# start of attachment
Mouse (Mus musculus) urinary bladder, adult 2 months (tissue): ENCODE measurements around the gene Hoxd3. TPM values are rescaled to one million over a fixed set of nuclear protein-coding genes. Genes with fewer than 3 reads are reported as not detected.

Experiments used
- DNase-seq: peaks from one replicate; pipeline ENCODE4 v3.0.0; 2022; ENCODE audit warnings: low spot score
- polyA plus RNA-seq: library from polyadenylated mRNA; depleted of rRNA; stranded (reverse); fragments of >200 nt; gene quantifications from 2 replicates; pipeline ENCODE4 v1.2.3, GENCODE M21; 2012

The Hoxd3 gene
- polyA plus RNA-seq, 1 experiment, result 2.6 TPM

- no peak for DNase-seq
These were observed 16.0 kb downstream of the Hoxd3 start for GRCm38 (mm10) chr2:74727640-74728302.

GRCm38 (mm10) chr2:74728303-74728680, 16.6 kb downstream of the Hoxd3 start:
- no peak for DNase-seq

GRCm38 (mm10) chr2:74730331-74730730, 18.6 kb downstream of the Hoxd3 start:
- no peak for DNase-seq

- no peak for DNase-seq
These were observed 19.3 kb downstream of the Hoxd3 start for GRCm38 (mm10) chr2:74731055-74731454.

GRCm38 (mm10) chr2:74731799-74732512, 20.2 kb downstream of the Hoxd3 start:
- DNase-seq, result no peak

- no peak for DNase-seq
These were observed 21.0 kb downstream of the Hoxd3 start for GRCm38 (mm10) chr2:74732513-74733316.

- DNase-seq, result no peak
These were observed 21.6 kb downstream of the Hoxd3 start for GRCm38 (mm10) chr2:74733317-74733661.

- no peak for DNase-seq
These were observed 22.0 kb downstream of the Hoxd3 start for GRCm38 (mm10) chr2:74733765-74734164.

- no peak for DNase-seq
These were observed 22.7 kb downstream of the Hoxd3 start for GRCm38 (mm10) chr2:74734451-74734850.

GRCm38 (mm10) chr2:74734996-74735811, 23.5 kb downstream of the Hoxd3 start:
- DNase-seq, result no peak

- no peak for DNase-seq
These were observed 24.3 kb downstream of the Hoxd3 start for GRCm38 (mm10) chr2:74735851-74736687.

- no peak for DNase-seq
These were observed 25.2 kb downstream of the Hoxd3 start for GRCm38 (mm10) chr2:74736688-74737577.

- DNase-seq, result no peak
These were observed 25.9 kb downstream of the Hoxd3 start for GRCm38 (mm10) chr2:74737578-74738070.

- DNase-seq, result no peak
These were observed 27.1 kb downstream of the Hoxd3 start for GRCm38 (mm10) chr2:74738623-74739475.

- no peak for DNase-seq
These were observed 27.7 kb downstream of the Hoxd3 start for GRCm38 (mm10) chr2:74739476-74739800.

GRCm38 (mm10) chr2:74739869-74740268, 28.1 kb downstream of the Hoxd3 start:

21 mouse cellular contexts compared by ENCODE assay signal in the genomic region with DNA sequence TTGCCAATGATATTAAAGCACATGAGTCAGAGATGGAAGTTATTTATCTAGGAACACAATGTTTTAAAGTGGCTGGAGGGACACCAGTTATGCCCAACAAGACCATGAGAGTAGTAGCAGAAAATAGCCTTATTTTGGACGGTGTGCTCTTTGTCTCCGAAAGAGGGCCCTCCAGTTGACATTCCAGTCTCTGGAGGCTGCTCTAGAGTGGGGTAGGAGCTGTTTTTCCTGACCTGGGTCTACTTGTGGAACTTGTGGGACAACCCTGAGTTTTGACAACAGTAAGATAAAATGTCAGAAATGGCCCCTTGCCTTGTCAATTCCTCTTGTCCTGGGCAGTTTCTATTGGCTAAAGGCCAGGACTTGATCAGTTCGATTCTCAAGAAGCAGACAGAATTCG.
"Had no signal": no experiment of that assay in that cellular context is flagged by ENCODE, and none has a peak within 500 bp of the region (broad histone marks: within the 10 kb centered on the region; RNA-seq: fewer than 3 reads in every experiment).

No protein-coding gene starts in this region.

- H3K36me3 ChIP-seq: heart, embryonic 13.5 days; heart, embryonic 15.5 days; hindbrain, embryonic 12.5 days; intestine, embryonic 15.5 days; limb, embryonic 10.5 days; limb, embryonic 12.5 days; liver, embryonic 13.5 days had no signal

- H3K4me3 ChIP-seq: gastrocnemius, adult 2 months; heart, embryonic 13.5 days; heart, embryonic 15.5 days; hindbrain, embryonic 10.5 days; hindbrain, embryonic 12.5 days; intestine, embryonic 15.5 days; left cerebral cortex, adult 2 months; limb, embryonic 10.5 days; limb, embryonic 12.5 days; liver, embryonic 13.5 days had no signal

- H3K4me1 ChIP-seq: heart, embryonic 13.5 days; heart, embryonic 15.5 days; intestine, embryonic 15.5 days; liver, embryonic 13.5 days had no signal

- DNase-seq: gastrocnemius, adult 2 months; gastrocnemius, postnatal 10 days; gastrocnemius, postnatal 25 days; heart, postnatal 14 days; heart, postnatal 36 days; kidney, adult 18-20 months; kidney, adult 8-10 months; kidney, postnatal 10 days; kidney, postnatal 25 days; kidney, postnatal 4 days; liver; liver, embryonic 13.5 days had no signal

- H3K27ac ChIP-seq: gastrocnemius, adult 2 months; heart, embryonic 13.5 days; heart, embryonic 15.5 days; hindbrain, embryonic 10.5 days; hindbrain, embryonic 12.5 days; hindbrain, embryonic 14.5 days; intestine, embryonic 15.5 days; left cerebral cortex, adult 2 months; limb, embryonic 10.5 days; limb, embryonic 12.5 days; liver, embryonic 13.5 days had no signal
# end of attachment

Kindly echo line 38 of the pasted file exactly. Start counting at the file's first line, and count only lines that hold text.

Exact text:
21 mouse cellular contexts compared by ENCODE assay signal in the genomic region with DNA sequence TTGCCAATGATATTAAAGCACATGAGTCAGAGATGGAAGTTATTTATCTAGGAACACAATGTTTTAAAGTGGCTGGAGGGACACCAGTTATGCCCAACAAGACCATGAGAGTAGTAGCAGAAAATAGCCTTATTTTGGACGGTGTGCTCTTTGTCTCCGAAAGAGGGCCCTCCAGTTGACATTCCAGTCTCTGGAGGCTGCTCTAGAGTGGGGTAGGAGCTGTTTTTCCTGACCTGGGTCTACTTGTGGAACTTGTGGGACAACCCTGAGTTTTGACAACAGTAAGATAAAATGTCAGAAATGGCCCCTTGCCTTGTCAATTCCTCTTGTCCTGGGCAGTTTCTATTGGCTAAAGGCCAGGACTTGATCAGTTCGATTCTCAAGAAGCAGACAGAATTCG.